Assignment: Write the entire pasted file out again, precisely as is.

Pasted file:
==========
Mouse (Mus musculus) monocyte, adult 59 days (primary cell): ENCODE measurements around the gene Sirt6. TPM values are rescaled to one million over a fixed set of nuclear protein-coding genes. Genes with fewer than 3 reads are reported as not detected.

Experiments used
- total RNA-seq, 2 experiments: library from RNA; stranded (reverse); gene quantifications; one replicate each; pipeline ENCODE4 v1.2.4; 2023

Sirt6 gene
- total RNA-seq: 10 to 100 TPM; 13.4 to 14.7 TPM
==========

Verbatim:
Mouse (Mus musculus) monocyte, adult 59 days (primary cell): ENCODE measurements around the gene Sirt6. TPM values are rescaled to one million over a fixed set of nuclear protein-coding genes. Genes with fewer than 3 reads are reported as not detected.

Experiments used
- total RNA-seq, 2 experiments: library from RNA; stranded (reverse); gene quantifications; one replicate each; pipeline ENCODE4 v1.2.4; 2023

Sirt6 gene
- total RNA-seq: 10 to 100 TPM; 13.4 to 14.7 TPM